The annual opioid prescribing rates has been slowly decreasing since 2012, but the number is still high. There were about 58 opioid prescriptions per 100 Americans in 2017. Cities that are smaller, with more dentists and primary care doctors, or with a higher uninsured/unemployment rate tend to have a greater number of opioids prescriptions per resident.[19]

Several studies have been conducted to find out how opioids were primarily acquired, with varying findings. A 2013 national survey indicated that 74% of opioid abusers acquired their opioids directly from a single doctor, or a friend or relative, who in turn received their opioids from a clinician.[13] Though aggressive opioid prescription practices played the biggest role in creating the epidemic, the popularity of illegal substances such as potent heroin and illicit fentanyl have become an increasingly large factor. It has been suggested that decreased supply of prescription opioids caused by opioid prescribing reforms turned people who were already addicted to opioids towards illegal substances.[20]

In 2015, approximately 50% of drug overdoses were not the result of an opioid product from a prescription, though most abusers' first exposure had still been by lawful prescription.[13] By 2018, another study suggested that 75% of opioid abusers started their opioid use by taking drugs which had been obtained in a way other than by legitimate prescription.[21]

Canada[edit]

In 1993, an investigation by the chief coroner in British Columbia identified an “inordinately high number” of drug-related deaths, of which there were 330. By 2017 there were 1473 deaths in British Columbia and in 3996 deaths in Canada as a whole.[24]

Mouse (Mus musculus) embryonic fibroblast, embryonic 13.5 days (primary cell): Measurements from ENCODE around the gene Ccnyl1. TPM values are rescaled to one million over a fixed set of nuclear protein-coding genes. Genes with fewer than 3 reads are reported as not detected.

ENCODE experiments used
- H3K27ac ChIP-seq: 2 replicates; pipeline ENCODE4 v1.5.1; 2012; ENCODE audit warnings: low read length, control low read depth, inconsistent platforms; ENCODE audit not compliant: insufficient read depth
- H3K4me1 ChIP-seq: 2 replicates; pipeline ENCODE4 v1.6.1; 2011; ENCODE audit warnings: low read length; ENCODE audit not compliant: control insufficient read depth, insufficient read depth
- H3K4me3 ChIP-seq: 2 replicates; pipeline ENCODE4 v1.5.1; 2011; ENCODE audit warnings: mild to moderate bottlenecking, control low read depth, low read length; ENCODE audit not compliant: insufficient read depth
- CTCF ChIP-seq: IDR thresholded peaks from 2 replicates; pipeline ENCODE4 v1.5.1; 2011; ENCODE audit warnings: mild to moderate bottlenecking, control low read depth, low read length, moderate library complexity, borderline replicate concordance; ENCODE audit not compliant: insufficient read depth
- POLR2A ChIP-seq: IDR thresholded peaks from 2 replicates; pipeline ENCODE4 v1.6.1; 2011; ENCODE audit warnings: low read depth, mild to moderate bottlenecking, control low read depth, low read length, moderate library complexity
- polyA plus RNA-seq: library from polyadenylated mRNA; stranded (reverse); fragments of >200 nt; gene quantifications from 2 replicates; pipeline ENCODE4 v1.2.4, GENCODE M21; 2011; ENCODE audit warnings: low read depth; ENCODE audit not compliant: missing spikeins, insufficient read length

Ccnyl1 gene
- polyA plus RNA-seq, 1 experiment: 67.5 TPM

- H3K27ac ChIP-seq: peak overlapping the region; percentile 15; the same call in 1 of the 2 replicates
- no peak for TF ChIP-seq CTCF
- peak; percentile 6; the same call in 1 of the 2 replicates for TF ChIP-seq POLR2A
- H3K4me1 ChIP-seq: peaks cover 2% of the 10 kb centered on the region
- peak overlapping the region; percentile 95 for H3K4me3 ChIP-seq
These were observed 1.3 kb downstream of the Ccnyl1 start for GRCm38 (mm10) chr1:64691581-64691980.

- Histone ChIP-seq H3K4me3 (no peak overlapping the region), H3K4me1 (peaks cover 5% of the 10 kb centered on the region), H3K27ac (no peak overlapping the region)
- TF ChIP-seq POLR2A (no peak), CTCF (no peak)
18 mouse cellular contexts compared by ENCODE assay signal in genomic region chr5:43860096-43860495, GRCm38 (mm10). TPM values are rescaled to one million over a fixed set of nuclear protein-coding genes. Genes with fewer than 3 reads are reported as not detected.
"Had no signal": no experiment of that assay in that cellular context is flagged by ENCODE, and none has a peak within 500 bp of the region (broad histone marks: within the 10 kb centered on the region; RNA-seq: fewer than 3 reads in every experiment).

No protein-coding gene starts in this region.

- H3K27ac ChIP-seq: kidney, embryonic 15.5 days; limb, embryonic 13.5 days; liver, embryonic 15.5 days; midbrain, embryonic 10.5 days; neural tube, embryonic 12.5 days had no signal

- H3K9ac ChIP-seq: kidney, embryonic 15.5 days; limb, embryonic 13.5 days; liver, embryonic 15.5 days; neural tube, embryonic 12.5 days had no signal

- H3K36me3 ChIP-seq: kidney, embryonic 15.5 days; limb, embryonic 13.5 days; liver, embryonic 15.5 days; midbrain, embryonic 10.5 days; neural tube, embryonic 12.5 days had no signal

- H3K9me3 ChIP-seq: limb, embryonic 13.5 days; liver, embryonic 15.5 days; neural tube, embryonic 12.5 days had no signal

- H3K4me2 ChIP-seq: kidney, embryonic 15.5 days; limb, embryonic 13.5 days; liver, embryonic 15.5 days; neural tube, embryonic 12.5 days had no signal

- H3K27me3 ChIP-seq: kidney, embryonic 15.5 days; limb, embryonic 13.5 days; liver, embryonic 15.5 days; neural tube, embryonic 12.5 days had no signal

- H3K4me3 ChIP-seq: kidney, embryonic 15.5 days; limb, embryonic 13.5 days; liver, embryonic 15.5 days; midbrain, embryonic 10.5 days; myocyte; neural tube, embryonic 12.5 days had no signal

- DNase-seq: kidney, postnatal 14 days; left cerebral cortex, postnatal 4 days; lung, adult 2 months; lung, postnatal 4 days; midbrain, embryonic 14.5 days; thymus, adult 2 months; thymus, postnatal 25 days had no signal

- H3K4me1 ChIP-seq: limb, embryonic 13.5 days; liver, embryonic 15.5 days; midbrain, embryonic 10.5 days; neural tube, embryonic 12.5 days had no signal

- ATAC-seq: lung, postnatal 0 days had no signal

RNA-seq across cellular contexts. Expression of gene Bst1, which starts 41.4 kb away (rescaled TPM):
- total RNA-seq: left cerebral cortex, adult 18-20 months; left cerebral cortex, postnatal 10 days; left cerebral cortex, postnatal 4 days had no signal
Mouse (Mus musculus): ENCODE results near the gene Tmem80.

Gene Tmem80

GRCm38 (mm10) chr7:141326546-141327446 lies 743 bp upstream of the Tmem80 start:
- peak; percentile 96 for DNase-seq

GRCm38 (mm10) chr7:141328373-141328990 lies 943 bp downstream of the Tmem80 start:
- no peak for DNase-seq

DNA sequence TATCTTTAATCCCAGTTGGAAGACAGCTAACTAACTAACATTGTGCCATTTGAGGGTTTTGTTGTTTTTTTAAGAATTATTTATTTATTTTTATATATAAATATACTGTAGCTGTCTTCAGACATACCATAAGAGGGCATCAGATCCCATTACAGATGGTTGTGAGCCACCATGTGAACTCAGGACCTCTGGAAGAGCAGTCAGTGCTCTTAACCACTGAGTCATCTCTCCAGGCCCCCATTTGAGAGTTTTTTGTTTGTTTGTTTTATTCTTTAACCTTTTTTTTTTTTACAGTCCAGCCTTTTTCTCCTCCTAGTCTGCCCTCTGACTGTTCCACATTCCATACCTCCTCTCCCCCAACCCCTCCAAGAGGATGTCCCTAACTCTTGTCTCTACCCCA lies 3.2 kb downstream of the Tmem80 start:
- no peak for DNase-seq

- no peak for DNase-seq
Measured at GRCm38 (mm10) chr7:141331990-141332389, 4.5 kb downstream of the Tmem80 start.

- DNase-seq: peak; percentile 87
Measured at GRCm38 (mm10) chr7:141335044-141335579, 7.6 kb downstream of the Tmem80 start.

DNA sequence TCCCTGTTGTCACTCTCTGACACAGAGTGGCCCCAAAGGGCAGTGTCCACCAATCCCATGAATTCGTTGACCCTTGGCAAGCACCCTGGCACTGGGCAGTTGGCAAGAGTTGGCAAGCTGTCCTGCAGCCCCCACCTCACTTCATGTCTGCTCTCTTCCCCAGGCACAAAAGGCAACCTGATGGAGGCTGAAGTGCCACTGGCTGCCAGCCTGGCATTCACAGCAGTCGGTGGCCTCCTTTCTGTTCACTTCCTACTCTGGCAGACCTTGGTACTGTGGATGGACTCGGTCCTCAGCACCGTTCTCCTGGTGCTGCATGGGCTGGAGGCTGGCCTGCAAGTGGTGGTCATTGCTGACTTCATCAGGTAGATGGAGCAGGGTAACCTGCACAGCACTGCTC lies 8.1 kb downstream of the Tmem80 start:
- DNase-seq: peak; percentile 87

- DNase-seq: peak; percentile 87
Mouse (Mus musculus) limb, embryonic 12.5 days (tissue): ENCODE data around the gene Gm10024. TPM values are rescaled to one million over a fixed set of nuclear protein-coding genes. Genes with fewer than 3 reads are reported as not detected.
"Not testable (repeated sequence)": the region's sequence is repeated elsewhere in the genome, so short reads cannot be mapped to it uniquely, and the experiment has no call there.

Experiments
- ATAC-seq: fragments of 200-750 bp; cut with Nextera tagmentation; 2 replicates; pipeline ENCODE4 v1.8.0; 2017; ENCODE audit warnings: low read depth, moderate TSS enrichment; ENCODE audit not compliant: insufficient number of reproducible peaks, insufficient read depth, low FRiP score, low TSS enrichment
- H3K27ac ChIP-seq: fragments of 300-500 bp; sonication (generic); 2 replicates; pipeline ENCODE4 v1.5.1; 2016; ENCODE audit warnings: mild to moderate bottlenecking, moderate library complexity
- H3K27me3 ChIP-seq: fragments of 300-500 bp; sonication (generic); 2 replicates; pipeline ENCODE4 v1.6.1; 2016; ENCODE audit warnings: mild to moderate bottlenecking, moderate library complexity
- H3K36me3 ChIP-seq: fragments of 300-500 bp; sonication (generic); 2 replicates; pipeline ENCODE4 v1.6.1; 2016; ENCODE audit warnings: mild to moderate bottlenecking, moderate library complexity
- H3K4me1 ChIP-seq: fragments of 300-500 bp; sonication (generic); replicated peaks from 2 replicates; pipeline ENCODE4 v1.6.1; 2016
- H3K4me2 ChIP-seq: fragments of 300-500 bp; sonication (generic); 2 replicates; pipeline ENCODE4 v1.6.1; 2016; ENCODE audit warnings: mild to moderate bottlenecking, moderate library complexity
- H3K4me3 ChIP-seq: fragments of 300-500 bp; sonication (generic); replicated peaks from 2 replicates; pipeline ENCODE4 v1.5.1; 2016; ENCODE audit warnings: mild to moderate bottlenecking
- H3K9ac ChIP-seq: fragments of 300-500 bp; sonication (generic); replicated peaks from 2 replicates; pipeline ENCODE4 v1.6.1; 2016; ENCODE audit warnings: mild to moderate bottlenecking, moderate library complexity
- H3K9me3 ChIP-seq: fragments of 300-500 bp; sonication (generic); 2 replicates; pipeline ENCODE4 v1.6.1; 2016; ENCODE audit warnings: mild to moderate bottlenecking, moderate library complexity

Canada followed the United States as the second highest per capita user of prescription opioids in 2015.[25] In Alberta, emergency department visits as a result of opiate overdose rose 1,000% in the previous five years. The Canadian Institute for Health Information found that while a third of overdoses were intentional overall, among those ages 15–24 nearly half were intentional.[26] In 2017 there were 3,987 opioid-related deaths in Canada, 92% of these deaths being unintentional. The number of deaths involving fentanyl or fentanyl analogues increased by 17% compared to 2016.[27]

North America's first safe injection site, Insite, opened in the Downtown Eastside (DTES) neighborhood of Vancouver in 2003. Safe injection sites are legally sanctioned, medically supervised facilities in which individuals are able to consume illicit recreational drugs, as part of a harm reduction approach towards drug problems which also includes information about drugs and basic health care, counseling, sterile injection equipment, treatment referrals, and access to medical staff, for instance in the event of an overdose. Health Canada has licensed 16 safe injection sites in the country.[28] In Canada, about half of overdoses resulting in hospitalization were accidental, while a third were deliberate overdoses.[26]

OxyContin was removed from the Canadian drug formulary in 2012[29] and medical opioid prescription was reduced, but this led to an increase in the illicit supply of stronger and more dangerous opioids such as fentanyl and carfentanil. In 2018 there were around 1 million users at risk from these toxic opioid products. A local project in Vancouver was established by the British Columbia Centre for Disease Control in 2017 to distribute medical-grade hydromorphone through secure dispensing machines [30]

Outside North America[edit]

Approximately 80 percent of the global pharmaceutical opioid supply is consumed in the United States.[31] It has also become a serious problem outside the U.S., mostly among young adults.[32] The concern not only relates to the drugs themselves, but to the fact that in many countries doctors are less trained about drug addiction, both about its causes or treatment.[17] According to an epidemiologist at Columbia University: "Once pharmaceuticals start targeting other countries and make people feel like opioids are safe, we might see a spike [in opioid abuse]. It worked here. Why wouldn't it work elsewhere?"[17]